4. artmodel says:

    Bewildebeest, thanks for your comments. I would point out, though, that I have never stated on this blog that the life subjects for great art must be “great people” as you put it. Quite the contrary. I believe that flawed people (which is really everyone!) are the much better subjects. However, there are flaws which bring out a person’s humanity and vulnerability, and thus arouse empathy, curiosity, or fascination from the viewer. Then there are flaws which have the opposite effect, by arousing contempt, revulsion, or emotional detachment. Personally, I don’t believe great art should necessarily bring out such negative feelings. Some of the best work, as I’m sure you know, has been of prostitutes, peasants, homeless etc – some of which I post here on Museworthy – and do not fall into the “great people” category. Still, the work is moving, and imbued with “life”.

    If the information you provided about Sargent is true – that he painted Madame X in such a way to emphasize her haughtiness and then planned to display the painting next to the abortion doctor (never heard that part), then I find that a pretty cruel act on Sargent’s part, frankly. While I am no fan of Madame X the woman, I don’t find it admirable for Sargent to deliberately and publicly mock the woman to gain public stature and attention for himself. If he was not intending to glorify her or celebrate her persona as you claim, then perhaps he should have just left her alone then? No work of art is worth the humiliation or degradation of another human being. I think art is most moving and powerful and memorable – when it comes from a compassionate, sensitive place within the artist. From your remarks, it sounds like Sargent was motivated by derision, arrogance, and a holier-than-thou judgmental attitude toward this woman’s misbehavior. If so, my distaste for the painting is only reinforced. And Sargent seems a bit of a prick, to be honest.

    Lastly, I would like to point out that I have posted many works of art here which were created before the “middle of the 20th century”, which you noted as the turning point for “natural” art poses. It may have been the “accepted norm” to create rigidly staged poses before then, but there were certainly many artists defying that norm. And I applaud them. My general point, however, had more to do with my personal experience as an art model, and my acute awareness of how a pose feels when being carried out. I know how “staged” I feel when I am staged in such a way, and I can tell you unequivocally that I feel improperly utilized when doing so. As the art model, I enter a studio to bring “life” into it. That’s the whole point. When I feel like an inanimate object – a prop- I always feel slightly disappointed in my “service” to the class.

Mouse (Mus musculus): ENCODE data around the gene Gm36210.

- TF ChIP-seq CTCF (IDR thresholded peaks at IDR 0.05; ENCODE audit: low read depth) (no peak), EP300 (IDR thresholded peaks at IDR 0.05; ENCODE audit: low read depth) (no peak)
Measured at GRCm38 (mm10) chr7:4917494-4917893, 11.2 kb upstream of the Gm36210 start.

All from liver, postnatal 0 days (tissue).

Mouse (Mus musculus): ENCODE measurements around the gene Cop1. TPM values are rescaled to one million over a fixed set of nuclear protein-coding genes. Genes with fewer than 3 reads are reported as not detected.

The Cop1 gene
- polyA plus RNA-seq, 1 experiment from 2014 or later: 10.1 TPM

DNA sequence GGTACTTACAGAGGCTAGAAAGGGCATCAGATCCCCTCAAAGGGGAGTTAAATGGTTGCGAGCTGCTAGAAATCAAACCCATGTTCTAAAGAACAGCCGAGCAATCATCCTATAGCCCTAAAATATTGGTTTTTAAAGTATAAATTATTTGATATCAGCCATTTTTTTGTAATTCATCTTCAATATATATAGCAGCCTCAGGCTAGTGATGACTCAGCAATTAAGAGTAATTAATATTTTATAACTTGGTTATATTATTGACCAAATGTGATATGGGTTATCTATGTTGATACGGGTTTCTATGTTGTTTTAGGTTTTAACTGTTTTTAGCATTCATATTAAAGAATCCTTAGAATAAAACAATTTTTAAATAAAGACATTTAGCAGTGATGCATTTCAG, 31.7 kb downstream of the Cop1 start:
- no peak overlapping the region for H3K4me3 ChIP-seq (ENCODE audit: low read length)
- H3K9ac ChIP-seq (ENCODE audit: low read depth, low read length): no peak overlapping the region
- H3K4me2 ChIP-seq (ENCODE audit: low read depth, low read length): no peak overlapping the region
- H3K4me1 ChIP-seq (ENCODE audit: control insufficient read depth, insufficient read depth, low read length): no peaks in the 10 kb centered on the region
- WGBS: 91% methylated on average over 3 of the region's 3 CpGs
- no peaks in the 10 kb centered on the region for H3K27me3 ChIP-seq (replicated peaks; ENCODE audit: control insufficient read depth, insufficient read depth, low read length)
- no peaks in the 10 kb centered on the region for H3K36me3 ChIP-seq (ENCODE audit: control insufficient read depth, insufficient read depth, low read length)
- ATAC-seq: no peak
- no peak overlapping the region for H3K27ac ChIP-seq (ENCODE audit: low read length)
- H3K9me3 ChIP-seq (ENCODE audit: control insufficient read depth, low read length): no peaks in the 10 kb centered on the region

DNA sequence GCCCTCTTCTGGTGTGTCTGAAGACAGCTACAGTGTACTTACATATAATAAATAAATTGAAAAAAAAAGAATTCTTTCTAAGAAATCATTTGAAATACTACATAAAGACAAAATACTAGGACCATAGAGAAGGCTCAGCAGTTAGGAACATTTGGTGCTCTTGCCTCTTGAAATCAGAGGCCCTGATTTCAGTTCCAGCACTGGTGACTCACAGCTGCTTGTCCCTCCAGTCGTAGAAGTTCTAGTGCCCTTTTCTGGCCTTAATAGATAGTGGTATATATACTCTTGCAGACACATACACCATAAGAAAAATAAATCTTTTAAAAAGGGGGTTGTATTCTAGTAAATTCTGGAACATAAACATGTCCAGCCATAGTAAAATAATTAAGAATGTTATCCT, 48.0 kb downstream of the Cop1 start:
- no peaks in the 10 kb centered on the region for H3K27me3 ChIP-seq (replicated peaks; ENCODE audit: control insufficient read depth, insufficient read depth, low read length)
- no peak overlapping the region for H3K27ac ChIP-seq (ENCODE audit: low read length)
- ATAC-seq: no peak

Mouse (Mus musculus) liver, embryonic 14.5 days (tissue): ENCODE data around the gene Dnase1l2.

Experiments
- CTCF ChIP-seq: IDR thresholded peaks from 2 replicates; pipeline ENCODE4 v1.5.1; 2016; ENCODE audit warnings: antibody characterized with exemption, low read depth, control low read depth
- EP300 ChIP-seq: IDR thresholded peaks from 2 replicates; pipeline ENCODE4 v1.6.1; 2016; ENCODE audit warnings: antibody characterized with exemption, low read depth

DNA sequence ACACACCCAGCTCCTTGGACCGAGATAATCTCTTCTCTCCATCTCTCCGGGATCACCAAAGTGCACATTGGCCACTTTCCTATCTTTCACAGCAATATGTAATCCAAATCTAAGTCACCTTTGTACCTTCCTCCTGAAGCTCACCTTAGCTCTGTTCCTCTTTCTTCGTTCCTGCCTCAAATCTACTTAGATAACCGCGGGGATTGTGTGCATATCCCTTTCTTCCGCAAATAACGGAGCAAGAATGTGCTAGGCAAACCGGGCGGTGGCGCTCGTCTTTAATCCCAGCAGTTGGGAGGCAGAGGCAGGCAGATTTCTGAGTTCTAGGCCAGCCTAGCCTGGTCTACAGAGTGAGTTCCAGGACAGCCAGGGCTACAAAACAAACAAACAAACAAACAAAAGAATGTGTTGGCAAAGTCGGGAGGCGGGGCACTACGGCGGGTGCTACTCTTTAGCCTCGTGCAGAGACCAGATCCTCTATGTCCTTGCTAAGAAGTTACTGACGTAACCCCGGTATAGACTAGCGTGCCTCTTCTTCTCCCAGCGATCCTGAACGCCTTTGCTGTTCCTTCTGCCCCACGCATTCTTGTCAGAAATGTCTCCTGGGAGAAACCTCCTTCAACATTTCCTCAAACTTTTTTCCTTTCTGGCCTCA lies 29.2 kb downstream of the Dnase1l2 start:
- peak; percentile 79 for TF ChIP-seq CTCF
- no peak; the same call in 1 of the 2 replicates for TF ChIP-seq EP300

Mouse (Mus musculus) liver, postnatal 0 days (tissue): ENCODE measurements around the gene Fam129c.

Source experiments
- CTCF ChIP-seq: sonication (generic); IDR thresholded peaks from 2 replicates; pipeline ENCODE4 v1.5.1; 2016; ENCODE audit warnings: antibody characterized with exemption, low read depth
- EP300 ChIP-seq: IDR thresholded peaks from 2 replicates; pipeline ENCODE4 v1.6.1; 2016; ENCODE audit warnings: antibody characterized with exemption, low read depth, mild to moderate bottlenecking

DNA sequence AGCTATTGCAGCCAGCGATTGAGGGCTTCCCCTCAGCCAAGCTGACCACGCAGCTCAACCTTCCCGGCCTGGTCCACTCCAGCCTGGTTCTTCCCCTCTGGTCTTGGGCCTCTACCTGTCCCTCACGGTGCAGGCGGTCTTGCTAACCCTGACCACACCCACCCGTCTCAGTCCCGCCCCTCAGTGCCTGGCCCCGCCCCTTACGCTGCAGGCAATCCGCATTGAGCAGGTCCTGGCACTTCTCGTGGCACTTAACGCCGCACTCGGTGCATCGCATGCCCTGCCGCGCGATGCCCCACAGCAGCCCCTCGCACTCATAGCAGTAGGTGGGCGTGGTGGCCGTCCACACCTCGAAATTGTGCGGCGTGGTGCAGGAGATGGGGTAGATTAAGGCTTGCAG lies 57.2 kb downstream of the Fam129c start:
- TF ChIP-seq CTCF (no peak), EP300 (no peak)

I really appreciate your comments on Sargent and Madame X. Feel free to read Museworthy more in the future and contribute remarks. You’ve brought great discussion here, which I welcome always!


  5. artmodel says:

    Sounds interesting, Lukas. Thanks for the link!


  6. Chris Miller says:

    Thanks for the slideshow — and commentary.

    Old man that I am — I firmly believe that if you’ve still got it – flaunt it — and something feels so vulnerable to me about that woman — who is something like a fresh-cut flower — emerging from the dark petals of her gown — on display but for a moment — before she wilts and fades and gets thrown out (and isn’t her arm already wilting ?)

    How I wish this kind of portrait were still being made. (if anyone could do it – it would be Jeremy Lipking)

  7. Rob says:

    The title “Madame X” is just an Americanized version of the original French title, “Portrait de Mme***”. Since it was being shown at the Paris Salon, the name of the model, as was customary at the time, was kept out of the title as a polite gesture to keep her name out of the notices and reviews. It certainly wasn’t a pompous attempt to make the subject “mysterious”.

  8. artmodel says:


    Thanks for the info. But did keeping her name out of the painting title really conceal her identity? She was well-known to everybody in those circles, so I find it hard to believe that merely by naming it “Madame X” created even an ounce of anonymity for a notorious woman. But hey, if you say so! I still cant stand it.